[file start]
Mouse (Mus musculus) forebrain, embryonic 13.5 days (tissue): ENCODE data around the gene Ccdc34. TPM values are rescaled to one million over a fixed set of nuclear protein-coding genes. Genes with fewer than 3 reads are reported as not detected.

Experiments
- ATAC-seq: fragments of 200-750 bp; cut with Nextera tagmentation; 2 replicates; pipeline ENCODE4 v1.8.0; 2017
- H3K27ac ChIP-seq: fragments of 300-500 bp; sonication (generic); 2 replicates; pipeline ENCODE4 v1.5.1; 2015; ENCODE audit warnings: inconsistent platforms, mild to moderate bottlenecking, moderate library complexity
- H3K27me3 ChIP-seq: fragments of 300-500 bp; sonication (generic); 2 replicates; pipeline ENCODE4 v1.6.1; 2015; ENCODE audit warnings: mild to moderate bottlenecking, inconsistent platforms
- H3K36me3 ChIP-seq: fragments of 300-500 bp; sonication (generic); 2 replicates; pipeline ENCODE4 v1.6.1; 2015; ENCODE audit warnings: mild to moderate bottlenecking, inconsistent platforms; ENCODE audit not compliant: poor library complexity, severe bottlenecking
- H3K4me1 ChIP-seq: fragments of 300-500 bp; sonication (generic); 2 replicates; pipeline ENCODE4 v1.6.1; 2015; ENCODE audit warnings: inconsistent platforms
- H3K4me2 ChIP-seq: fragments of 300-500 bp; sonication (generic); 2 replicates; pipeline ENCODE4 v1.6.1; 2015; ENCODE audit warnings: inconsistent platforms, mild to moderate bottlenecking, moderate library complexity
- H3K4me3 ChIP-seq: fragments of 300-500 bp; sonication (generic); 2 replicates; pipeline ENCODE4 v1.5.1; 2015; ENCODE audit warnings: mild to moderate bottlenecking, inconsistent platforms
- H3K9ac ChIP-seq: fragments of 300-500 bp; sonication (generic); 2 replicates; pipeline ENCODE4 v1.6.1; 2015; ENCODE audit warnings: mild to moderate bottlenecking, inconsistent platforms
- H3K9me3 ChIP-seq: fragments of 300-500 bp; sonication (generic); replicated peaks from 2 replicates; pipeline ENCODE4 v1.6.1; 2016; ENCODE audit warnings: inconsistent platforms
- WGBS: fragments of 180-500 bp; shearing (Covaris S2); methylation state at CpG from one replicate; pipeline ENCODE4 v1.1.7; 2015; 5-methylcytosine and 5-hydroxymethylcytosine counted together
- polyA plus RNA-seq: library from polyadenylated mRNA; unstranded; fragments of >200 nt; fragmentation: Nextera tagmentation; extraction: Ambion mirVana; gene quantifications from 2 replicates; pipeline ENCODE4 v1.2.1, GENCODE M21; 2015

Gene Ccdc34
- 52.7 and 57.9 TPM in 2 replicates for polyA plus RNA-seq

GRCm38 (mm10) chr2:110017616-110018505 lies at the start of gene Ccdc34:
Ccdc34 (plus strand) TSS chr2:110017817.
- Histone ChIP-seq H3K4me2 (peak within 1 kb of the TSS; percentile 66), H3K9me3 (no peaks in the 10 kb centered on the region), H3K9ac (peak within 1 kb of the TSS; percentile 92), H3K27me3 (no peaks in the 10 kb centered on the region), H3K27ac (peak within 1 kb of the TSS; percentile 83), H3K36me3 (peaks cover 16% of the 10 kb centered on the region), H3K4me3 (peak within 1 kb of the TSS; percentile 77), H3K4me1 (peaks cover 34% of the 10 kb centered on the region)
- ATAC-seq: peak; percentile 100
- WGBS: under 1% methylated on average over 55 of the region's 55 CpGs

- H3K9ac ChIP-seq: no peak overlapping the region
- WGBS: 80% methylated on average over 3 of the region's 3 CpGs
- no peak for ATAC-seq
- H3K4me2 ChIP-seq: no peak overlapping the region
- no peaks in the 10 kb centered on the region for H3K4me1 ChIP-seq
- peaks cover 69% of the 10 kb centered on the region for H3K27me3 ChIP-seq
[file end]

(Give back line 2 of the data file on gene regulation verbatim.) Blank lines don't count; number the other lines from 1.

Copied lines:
Experiments